Instrumental weather records used to measure drought severity don’t go back much before the 20th century. (In Texas, they date to 1895.)
To establish a longer-range record, scientists at Columbia University’s Lamont-Doherty Earth Observatory have analyzed tree-ring data and calculated how drought conditions dating back hundreds of years (to 1550 in Texas) ranked on the standard Palmer Drought Severity Index (PDSI).
Positive numbers on the PDSI represent wet conditions and negative numbers indicate dry conditions. The more severe a drought is, the lower its PDSI number.
Texas’ average PDSI this past summer (June through August) was -5.37 – the lowest, indicating the most severe drought conditions, since the start of the instrumental record in 1895.
And according to the federal government’s National Climatic Data Center, there was apparently only one other year during the last 461 years when Texas had a drought so severe.
Going back to 1550, the tree-ring reconstructions reveal that only in 1789 was Texas’ PDSI number so low, the center reported recently. (For our readers who don’t readily recall key historical dates, 1789 was the year when George Washington was inaugurated as the United States’ first president and also when the French Revolution started.) Here’s part of the National Climatic Data Center’s report:
The tree-ring record can put the droughts of the last century across Texas, including 2011, into a much longer perspective. The frequency of severe one-year statewide droughts appears not to have significantly changed between the “paleo” period (1550-1894) and the instrumental period (after 1895). Both the instrumental and reconstructed PDSI records indicate that “severe” or “extreme” statewide summer drought (PDSI below -3) occurred in about 1 in 15 years. “Extreme” statewide summer droughts (PDSI below -4) such as 2011 and 1956 are seen in about 1 in 40 years in both the instrumental and reconstructed records.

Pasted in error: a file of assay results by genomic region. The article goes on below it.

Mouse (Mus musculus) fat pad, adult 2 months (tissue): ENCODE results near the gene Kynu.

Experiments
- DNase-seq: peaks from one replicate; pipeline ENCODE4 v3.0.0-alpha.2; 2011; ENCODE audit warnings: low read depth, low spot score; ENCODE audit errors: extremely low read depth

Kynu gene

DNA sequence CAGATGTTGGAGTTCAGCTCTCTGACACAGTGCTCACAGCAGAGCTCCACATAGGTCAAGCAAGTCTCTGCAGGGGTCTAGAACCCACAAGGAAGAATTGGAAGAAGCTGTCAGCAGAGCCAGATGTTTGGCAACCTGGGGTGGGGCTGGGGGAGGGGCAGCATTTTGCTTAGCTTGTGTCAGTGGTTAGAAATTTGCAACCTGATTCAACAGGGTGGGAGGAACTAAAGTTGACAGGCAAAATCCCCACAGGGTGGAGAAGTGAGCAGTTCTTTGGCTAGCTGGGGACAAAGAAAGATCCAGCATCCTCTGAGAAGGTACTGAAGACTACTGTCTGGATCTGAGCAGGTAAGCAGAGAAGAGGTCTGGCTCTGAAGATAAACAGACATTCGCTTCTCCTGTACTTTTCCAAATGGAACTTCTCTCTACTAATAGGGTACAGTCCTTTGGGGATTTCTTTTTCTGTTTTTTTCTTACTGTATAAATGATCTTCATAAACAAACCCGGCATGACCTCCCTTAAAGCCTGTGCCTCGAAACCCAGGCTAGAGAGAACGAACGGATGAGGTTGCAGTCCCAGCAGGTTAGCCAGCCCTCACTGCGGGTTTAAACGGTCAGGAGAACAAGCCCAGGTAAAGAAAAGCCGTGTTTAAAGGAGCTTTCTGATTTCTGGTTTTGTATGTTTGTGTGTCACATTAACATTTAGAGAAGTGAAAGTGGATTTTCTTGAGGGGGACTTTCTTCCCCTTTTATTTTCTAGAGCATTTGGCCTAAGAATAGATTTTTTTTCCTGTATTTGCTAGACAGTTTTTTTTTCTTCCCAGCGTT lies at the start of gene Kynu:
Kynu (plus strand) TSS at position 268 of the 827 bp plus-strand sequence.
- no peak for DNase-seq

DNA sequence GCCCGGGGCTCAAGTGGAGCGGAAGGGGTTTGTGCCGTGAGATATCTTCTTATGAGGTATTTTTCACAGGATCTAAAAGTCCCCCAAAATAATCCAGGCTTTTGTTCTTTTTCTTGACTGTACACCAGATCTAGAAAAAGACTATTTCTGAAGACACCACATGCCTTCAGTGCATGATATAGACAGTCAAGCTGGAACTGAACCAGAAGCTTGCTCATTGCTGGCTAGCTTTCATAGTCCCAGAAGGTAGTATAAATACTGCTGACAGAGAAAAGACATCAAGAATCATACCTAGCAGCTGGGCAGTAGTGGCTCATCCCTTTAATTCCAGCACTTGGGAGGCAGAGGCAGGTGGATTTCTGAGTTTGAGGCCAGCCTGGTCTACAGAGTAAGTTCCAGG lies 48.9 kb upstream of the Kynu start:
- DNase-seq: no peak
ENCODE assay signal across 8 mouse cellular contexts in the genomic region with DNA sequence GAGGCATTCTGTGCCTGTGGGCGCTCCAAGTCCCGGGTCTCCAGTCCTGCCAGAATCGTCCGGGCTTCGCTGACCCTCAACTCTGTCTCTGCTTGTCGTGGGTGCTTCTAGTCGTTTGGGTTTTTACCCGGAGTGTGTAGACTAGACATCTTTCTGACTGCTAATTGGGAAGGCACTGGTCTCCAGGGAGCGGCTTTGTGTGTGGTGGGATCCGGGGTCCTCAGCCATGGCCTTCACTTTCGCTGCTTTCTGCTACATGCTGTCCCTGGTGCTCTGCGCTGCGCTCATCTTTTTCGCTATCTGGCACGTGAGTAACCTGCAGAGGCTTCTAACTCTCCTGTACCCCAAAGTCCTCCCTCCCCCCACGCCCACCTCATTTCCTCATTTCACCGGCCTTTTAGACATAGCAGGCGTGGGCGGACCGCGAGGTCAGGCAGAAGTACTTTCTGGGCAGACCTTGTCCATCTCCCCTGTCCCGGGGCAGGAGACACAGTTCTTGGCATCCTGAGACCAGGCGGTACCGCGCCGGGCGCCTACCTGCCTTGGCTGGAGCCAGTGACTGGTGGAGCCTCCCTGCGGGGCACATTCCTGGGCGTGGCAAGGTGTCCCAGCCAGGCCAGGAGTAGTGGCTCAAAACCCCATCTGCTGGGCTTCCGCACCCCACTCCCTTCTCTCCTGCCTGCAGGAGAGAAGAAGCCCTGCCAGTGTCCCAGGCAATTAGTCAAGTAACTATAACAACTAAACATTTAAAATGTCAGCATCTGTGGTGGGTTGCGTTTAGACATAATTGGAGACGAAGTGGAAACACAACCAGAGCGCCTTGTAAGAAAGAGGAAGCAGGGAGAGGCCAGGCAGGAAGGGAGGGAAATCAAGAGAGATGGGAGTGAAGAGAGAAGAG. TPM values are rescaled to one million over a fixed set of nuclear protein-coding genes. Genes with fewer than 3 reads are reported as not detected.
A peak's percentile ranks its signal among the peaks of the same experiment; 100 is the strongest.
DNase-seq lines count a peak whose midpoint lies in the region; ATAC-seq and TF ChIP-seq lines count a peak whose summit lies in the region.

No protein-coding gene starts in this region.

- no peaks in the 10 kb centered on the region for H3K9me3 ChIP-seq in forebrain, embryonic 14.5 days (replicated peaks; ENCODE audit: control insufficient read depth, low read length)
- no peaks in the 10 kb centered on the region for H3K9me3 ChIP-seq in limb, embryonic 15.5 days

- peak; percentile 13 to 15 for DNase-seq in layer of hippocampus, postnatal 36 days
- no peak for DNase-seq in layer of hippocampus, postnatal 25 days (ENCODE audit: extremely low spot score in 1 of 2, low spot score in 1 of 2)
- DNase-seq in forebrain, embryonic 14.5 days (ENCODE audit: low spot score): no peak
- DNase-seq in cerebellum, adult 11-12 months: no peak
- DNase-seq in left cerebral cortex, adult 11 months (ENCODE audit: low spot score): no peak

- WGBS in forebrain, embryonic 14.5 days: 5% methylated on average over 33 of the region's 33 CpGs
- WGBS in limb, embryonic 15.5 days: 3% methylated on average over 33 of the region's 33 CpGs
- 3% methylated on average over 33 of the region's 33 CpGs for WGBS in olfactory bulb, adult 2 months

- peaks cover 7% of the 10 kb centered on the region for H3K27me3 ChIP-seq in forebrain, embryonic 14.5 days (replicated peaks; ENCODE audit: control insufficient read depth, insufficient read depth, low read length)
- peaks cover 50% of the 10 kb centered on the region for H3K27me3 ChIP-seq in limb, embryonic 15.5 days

So how does the 2011 summer PDSI (-5.37) compare to the worst one-year paleo-droughts? We first need to consider that the tree rings are imperfect recorders of past drought, and so the reconstructed values have confidence intervals (or “error bands”) associated with them. When this error band is taken into account, there is only one value in the paleo record, 1789 (-5.14), that can be said to be equivalent to the 2011 observed value. Thus, 2011 appears to be unusual even in the context of the multi-century tree-ring record.
The current drought in Texas has been unprecedented relative to the century-long observed record in a number of ways: the record-low precipitation, the extreme summer heat, and the enormous wildfires. The tree-ring record of PDSI confirms that, in a much longer context, the 2010-2011 Texas drought is an extraordinary event.
And it appears no relief is in sight, the federal Climate Prediction Center said last week in its Winter Outlook for December through February:
With La Niña in place Texas, Oklahoma, New Mexico and parts of surrounding states are unlikely to get enough rain to alleviate the ongoing drought. Texas, the epicenter of the drought, experienced its driest 12-month period on record from October 2010 through September 2011.
– Bill Dawson